Chapter 5, 16.53. The song Gizmo dances to is Fats Domino’s I’m Ready, but it was initially going to be Billy Idol’s Dancing With Myself.
Chapter 6, 20.18. The monkeys here were terrified of Gizmo, thinking it was a real creature, and stayed well away. It’s not known if they threw any poo.
Chapter 6, 20.35. “Hey pal, I sure hope you washed those hands.” The voice of the building is Neil Ross, a London-born voiceover artist.
Chapter 9, 26.21. Notice how Grandpa Fred said earlier that “Mr Clamp only likes colour…”? Here’s the building talking about a new version of Casablanca, “now in colour, and with a happier ending!”
Chapter 9, 26.46. This is John Astin – father of Sean, and Gomez Addams in The Addams Family TV show – as Joe, a janitor who unwittingly unleashes hell on the Clamp Centre.
Chapter 9, 28.05. Meet the new Mogwais, about to make Gizmo’s life a living hell. The buck-toothed chap is Lenny, the stern-looking one is George (yes, as in Of Mice And Men’s Lenny and George), there’s Daffy – named after a certain duck – and the evil leader, Mohawk.
Chapter 9, 30.41. Daffy sitting on top of a model with biplanes buzzing around his head? Yes, this is a King Kong reference.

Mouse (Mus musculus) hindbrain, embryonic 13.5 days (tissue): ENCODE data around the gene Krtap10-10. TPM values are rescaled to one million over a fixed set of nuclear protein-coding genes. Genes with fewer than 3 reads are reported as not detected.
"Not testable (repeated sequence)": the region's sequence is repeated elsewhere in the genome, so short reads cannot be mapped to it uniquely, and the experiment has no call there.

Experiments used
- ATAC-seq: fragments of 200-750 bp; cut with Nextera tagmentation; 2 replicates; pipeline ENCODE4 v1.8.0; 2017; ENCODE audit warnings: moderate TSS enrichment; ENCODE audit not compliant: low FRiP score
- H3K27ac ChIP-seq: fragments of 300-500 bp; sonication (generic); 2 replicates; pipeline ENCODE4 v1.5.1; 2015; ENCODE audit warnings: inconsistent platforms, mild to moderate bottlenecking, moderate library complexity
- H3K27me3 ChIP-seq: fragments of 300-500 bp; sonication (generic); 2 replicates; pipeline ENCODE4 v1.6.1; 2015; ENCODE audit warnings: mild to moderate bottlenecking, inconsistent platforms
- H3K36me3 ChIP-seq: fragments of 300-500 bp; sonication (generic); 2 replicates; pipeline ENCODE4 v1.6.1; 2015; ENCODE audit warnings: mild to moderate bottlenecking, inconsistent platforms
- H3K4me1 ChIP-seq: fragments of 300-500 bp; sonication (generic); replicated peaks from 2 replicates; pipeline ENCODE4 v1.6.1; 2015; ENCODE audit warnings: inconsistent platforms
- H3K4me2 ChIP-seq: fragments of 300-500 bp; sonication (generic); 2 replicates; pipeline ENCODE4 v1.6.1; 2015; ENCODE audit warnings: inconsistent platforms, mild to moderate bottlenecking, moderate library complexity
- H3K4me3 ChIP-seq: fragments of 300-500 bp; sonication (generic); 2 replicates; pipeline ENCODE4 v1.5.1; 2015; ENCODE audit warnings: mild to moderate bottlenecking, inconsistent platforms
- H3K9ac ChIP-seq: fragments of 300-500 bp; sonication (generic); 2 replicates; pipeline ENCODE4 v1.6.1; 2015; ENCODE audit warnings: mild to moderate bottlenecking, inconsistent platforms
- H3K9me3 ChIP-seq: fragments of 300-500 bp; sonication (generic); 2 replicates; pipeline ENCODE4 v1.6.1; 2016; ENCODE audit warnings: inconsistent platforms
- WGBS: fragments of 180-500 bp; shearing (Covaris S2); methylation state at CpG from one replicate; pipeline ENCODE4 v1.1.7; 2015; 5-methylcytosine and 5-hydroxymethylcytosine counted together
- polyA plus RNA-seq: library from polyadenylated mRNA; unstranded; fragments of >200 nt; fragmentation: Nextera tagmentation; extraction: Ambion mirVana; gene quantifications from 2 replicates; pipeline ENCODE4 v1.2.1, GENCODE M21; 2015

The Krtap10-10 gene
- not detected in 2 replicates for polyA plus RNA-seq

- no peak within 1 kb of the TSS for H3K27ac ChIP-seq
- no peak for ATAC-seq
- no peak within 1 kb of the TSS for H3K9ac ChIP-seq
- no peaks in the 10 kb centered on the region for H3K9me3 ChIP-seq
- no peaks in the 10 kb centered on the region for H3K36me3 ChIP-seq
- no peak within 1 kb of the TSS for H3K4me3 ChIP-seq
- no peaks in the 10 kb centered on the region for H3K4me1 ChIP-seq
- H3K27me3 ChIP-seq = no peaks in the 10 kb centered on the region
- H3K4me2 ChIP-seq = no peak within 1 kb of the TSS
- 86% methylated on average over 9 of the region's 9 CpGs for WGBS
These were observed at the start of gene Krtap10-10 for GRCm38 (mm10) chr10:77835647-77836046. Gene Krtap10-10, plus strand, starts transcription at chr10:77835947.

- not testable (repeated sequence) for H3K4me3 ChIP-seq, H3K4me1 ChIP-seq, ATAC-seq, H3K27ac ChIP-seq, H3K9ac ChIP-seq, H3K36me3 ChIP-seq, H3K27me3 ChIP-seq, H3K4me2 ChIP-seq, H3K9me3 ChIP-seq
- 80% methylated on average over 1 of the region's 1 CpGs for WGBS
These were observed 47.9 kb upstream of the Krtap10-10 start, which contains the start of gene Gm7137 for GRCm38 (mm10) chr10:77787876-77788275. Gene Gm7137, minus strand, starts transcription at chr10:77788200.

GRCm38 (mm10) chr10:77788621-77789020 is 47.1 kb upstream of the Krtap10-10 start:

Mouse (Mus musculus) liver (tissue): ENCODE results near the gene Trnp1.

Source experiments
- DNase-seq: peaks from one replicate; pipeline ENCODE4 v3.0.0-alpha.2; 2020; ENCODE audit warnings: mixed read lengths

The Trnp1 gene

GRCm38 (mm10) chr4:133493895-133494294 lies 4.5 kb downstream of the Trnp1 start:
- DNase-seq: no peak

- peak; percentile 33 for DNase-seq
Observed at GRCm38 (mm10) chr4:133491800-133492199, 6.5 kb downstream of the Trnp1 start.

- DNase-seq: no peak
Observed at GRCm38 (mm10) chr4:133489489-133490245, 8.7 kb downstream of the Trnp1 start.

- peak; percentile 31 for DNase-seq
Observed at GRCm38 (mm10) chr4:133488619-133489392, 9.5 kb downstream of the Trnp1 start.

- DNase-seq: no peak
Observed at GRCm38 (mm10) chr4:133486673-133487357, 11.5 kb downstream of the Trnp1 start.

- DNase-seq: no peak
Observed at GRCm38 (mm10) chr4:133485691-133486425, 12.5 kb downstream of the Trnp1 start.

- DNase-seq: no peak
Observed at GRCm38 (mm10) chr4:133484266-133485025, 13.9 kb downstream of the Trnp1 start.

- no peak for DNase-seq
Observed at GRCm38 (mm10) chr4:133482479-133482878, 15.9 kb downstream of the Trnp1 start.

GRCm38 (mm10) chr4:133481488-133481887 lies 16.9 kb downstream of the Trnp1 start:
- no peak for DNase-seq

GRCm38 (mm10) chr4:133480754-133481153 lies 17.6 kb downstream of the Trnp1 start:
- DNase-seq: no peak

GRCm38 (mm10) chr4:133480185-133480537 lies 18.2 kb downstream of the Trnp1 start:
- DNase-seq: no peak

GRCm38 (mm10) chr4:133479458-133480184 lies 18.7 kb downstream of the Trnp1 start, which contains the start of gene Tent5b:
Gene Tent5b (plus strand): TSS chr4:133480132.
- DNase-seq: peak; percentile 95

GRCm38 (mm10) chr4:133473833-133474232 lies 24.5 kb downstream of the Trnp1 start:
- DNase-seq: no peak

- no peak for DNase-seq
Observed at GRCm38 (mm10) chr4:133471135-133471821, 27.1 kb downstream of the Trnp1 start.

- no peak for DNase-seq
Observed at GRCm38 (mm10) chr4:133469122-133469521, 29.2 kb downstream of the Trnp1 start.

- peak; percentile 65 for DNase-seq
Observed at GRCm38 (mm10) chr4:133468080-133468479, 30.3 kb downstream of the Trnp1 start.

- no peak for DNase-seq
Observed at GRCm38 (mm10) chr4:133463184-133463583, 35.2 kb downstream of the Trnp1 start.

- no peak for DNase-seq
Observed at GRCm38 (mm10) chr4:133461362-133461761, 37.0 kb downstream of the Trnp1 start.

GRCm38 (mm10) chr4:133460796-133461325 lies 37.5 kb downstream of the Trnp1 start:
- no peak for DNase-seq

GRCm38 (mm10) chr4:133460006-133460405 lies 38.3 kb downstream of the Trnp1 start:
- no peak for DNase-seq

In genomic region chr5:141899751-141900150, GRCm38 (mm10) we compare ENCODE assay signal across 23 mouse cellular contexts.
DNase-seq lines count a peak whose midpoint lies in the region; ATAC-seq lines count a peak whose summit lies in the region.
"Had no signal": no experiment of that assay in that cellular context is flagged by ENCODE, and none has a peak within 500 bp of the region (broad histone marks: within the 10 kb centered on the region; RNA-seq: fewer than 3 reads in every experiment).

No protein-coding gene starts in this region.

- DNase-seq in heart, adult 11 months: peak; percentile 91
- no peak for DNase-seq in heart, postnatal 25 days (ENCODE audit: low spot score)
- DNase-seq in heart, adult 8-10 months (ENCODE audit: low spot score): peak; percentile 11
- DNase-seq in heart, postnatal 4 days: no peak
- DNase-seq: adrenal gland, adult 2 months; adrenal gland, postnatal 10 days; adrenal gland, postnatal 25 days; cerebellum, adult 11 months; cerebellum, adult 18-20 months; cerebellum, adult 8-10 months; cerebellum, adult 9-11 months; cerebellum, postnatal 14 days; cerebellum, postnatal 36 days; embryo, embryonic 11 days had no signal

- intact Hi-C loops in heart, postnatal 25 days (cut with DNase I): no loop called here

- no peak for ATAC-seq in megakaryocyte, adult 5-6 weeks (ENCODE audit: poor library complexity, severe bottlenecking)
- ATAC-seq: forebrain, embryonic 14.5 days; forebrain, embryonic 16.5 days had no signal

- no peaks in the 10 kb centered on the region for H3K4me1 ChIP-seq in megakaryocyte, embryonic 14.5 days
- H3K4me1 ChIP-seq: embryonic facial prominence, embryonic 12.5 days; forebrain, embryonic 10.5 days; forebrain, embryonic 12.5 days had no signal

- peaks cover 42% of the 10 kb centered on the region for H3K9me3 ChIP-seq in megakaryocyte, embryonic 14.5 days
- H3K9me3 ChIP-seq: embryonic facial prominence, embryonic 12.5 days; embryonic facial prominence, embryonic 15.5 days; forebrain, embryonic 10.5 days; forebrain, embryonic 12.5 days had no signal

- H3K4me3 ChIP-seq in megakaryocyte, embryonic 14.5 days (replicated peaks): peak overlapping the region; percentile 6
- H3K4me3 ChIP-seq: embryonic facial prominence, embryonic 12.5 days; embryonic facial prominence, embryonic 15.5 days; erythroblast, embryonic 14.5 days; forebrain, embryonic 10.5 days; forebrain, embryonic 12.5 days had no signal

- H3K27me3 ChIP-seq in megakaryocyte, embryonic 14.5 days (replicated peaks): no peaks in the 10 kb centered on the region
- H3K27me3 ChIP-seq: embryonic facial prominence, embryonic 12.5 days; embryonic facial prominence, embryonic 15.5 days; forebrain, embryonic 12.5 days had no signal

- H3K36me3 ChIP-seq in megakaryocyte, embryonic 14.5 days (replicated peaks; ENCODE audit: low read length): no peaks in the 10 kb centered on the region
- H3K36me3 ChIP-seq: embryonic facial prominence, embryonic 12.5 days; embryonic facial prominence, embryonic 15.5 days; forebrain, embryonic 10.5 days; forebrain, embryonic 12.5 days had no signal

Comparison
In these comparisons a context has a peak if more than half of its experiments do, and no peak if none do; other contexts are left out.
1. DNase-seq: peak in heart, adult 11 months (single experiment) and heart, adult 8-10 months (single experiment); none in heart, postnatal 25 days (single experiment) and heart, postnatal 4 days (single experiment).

Chapter 10, 33.33. Yes, this is Rand Peltzer’s orange pulping machine. And seconds earlier the blender that Daffy breaks was a nod to the blender scene from the original movie. This time, Gremlins get their revenge.
Chapter 12, 37.58. This chap, who comes across like a blend of William Hartnell and Jon Pertwee? That’s the film’s genius composer, and long-time Dante collaborator, Jerry Goldsmith, and his wife, Carol Heather (on the left).
Chapter 12, 38.25. In the background, Spencer Gifts is named after the film’s production designer, James Spencer.
Chapter 12, 39.29. The jobsworth security guard trying to stop Billy from carrying out what looks like like a terrorist attack? That’s Rick Ducommun, so brilliant as Art in The ‘Burbs.
Chapter 13, 41.27. This Gizmo puppet was specially constructed so that it would wave its arms and legs as it fell.
Chapter 14, 43.43. The Clamp security team ripping the piss out of the rules was directly inspired by questions Dante and his team had been bombarded with – mainly by kids – over the years. Rightly so – technically speaking, isn’t it always after midnight?